Planning Commission ropes in McDonald’s to eradicate poverty

New Delhi. Heralding a new era in public-private partnership, Planning Commission has decided to partner with fast-food restaurant chain McDonald’s in an attempt to remove poverty from India. McDonalds will soon give employment to a poor Indian and pay him one McAloo Tikki™ in kind, which costs at least 20 rupees even during Happy Hours, thus meeting the threshold set by the Planning Commission to identify urban poor.

“Since India is growing at a rate of at least 9 percent, we are hopeful of at least one McDonald’s outlet in each urban Indian city soon,” Montek Singh Ahluwalia, Deputy Chairman of Planning Commission said after undertaking some complex mathematical calculations, “Clearly McDonald’s would need more employees and we thought it was a perfect opportunity for us to join hands.”
If a person alive in India can afford this Tikki, and only this Tikki and nothing else for the whole day, he is not poor.
As per the agreement between the government and the fast-food restaurant chain, McDonald’s will be given a list people living below poverty line in the vicinity of an outlet, and the restaurant will then employ them gainfully for a salary of one McAloo Tikki™ a day. Since the market price of one such Tikki is at least 20 rupees, the employee would thus no longer remain poor in the eyes of the government.
Sources at McDonald’s confirmed the partnership and expressed confidence of employing all such urban poor at their outlets.
“Anyone not earning even 20 rupees a day is surely quite hungry. We can easily give such a person a job of cleaning the leftovers,” a McDonald’s official said, “We get a lot of urban rich at our outlets who order more than they can eat.”
The official clarified that US based McDonald’s would never get into such an arrangement with the US government as the poverty threshold in US was at least 30 US Dollars per day and non-cash benefits were not counted as income while measuring poverty.
“But India is not US; even the government here has clarified it many times recently,” the official pointed out.
McDonald’s could launch this employment scheme at their Colaba outlet in Mumbai next weekAn intensive manhunt to find a person earning below 20 rupees per day and alive in the area has been launched by the CBI for this purpose. No success was reported till reports last came in.

But the government has dismissed such issues as teething problems and hopes to kick off the partnership in other cities soon. Post this arrangement, government is hopeful of bringing down the number of urban poor to levels matched by those in developed countries, thus paving the way for India to become an economic superpower.


Shining & starving

Friday, August 26 2011
Under neoliberalism, income and regional disparities have got bloated to a point where the country’s rich and the poor live in two separate worlds.

[Frontline |], 26 August 2011


Under neoliberalism, income and regional disparities have got bloated to a point where the country’s rich and the poor live in two separate worlds.

A TAWDRY, low-minded elitism always comes naturally to our corporate media. Even so, one is astounded at the depths to which many newspapers stooped while celebrating the 20th anniversary of Manmohan Singh’s 1991 Budget, then as Finance Minister, which launched India on the economic policy course of liberalisation, privatisation and globalisation (LPG). A major national daily listed, without the slightest hint of irony, the five sectors that have seen “the biggest and most visible effects” of LPG: aviation, mobile telephony, cable television, outsourcing, and automobiles. This, when less than 5 per cent of Indians can fly, or own a car. (True, mobile phones have multiplied greatly, but it is no sign of progress that India has at least twice as many cellphones as toilets.)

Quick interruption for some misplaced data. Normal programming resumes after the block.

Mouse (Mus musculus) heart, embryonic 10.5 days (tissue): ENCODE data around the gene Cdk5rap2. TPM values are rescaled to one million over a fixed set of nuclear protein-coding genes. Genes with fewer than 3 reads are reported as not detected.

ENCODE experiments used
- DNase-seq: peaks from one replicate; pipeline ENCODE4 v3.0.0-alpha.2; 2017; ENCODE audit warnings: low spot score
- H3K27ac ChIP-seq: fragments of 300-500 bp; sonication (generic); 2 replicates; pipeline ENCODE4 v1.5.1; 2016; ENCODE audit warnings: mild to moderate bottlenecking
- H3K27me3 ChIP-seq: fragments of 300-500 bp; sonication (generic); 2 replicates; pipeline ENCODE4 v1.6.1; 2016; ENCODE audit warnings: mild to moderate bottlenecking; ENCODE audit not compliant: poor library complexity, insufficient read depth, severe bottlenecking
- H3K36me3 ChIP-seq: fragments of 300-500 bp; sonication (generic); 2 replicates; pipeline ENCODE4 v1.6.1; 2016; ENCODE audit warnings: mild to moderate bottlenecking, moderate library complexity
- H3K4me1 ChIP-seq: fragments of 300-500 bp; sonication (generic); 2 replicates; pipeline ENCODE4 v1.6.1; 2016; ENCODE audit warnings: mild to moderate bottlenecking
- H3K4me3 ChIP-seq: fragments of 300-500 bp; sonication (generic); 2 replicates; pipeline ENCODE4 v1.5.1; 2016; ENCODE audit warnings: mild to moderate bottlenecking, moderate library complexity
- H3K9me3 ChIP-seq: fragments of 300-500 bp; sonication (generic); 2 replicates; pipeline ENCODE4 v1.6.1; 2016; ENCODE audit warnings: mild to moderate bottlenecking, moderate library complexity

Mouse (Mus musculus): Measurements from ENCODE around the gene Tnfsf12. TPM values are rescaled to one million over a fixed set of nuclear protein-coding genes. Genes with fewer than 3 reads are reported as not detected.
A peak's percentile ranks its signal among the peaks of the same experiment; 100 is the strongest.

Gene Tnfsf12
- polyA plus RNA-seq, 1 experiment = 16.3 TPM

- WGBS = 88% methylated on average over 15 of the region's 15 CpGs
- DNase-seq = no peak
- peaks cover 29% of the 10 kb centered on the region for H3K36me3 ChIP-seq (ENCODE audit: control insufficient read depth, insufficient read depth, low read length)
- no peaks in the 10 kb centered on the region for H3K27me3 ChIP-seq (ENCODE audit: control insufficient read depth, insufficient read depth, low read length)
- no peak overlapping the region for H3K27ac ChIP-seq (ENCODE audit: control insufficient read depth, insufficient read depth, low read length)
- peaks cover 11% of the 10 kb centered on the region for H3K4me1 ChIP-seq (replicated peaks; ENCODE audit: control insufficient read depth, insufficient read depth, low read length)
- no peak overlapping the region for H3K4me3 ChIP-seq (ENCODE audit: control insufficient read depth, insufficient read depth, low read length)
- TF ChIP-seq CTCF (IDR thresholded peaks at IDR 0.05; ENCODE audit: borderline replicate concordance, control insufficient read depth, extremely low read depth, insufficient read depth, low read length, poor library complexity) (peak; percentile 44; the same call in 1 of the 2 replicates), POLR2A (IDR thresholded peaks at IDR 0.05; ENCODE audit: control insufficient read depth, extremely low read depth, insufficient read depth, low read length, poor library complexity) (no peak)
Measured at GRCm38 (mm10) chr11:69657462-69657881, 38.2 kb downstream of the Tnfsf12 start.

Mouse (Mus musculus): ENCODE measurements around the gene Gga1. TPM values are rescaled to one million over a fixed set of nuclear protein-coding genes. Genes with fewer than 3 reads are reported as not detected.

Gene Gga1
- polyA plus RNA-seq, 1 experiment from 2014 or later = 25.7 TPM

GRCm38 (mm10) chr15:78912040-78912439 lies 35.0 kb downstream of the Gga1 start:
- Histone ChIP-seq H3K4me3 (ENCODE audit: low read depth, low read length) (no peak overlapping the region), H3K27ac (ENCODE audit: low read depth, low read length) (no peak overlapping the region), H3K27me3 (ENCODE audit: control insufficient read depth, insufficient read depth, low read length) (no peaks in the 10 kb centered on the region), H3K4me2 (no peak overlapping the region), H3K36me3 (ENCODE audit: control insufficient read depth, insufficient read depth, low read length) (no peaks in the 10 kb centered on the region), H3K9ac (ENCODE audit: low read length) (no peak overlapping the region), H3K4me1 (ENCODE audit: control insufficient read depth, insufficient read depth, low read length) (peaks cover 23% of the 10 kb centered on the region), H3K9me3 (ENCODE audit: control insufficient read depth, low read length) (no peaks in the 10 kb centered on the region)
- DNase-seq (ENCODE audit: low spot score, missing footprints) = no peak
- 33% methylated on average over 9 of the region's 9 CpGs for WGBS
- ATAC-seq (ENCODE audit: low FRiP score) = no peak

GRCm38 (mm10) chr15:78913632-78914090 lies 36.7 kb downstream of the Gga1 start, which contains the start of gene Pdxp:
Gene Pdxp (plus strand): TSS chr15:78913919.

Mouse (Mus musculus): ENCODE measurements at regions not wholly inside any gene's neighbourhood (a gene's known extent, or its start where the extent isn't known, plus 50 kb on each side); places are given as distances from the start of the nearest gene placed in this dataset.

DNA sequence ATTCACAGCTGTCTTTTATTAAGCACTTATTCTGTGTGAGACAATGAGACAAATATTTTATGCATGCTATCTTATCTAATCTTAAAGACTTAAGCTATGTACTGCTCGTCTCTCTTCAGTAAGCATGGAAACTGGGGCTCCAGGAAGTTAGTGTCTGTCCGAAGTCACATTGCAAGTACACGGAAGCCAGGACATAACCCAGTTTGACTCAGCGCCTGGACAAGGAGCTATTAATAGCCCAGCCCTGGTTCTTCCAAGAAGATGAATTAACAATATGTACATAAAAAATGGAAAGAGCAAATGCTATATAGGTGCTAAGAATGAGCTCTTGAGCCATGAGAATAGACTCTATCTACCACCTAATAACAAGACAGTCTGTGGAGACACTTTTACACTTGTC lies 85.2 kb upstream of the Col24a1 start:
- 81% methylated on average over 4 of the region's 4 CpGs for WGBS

Many other papers revelled in India’s globally acknowledged status as an “emerging economy”, whose gross domestic product (GDP) has risen over two decades of neoliberalism from the 12th rank in the world to the 10th in absolute terms, and from the ninth to the fourth rank in purchasing-power parity. But few bothered to remind readers that in per capita terms and Human Development Index ranking, India still belongs to the bottom quarter of the world’s nations.

No newspaper talked of the huge human toll claimed by the growth process, including the suicide of 200,000 farmers over 12 years (an unprecedented tragedy in history), the uprooting and marginalisation of millions of vulnerable people, including Adivasis, and rising unemployment and informalisation of work, which is causing great human misery and insecurity. There was, of course, complete silence on neoliberalism’s links with sleaze, cronyism and crime – including “regulatory capture” in sectors such as power, petroleum, insurance and telecom. These have been on full, ugly display in the Harshad Mehta- engineered stock market scams and the Enron scandal of the 1990s, the great telecom scams and public-sector sell-offs (Videsh Sanchar Nigam Limited or VSNL, Centaur Hotel, Modern Bakeries, and Balco) of the 2000s, and the more recent 2G spectrum, Lavasa, Indian Space Research Organisation (ISRO)-Antrix, and the Krishna-Godavari gas pricing scandals.

It is only appropriate to draw up a 20-year balance sheet of what the LPG package has delivered. The primary, if not the sole, virtue claimed on behalf of neoliberal policies is that they have produced high GDP growth. However, the connection between economic policy and GDP growth is not straightforward, but mediated through many factors such as high investment and savings rates, larger foreign investment flows, improved infrastructure, and better export opportunities. The 1980s also saw high growth in India, though there was no neoliberal domestic regime then.